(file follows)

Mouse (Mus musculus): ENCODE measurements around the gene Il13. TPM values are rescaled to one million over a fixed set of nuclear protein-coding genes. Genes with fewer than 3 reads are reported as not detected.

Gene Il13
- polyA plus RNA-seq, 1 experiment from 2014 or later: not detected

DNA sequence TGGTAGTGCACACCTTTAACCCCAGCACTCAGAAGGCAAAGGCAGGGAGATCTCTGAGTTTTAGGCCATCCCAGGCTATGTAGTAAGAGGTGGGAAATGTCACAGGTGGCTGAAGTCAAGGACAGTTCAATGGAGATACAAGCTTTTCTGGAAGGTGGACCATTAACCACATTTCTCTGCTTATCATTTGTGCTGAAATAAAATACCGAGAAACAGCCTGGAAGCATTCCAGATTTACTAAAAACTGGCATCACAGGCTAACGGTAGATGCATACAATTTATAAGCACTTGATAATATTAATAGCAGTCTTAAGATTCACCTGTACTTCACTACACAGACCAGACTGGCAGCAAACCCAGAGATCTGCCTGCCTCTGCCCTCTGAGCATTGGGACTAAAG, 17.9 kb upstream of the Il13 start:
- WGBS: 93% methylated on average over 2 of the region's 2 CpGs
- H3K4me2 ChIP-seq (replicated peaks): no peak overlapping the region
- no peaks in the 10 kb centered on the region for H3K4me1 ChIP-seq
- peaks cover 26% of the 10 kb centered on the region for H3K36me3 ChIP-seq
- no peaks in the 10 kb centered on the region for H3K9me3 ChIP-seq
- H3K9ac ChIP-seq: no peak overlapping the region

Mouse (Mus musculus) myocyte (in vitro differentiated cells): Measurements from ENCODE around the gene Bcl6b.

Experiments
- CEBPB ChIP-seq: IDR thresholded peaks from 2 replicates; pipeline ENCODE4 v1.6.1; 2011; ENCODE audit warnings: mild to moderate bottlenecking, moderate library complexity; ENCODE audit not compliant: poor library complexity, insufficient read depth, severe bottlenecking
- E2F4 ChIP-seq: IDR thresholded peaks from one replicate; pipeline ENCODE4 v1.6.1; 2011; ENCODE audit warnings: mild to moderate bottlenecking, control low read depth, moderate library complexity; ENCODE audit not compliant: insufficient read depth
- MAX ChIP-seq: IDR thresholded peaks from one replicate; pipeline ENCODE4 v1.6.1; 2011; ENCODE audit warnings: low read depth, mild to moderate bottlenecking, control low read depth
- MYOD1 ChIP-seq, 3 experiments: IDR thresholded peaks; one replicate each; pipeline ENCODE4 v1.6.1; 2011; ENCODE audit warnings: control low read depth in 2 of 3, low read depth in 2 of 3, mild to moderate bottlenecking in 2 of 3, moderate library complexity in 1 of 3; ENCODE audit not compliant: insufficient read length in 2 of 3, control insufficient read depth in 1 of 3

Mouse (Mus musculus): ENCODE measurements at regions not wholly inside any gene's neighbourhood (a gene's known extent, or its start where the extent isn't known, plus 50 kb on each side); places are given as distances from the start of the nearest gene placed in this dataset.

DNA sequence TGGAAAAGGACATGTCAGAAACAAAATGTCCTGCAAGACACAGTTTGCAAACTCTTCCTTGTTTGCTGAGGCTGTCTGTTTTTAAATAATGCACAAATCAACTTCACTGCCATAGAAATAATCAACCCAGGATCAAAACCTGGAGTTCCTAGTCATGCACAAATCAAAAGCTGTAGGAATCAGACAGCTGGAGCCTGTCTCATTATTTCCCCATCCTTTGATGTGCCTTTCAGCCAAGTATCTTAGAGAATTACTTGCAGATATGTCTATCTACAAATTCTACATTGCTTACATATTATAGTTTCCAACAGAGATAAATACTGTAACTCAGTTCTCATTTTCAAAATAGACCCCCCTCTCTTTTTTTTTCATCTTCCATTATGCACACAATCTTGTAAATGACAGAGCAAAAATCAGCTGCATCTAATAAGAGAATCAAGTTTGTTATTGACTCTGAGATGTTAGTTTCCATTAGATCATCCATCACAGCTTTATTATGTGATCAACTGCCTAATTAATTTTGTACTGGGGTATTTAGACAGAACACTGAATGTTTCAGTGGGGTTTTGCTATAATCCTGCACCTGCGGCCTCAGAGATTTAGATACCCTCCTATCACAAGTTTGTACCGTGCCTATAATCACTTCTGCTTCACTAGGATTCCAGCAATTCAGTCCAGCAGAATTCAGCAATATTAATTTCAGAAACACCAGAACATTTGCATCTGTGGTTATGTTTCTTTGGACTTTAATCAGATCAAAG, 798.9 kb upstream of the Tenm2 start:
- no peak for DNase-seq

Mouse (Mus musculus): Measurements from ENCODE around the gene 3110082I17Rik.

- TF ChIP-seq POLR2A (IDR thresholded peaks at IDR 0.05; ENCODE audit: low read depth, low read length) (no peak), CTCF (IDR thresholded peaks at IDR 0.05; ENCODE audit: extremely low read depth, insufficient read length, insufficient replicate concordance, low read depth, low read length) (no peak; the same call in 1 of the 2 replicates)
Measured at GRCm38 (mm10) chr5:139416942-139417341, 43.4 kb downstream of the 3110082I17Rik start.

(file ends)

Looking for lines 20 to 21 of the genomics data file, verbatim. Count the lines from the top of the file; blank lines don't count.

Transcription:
Mouse (Mus musculus): Measurements from ENCODE around the gene 3110082I17Rik.

- TF ChIP-seq POLR2A (IDR thresholded peaks at IDR 0.05; ENCODE audit: low read depth, low read length) (no peak), CTCF (IDR thresholded peaks at IDR 0.05; ENCODE audit: extremely low read depth, insufficient read length, insufficient replicate concordance, low read depth, low read length) (no peak; the same call in 1 of the 2 replicates)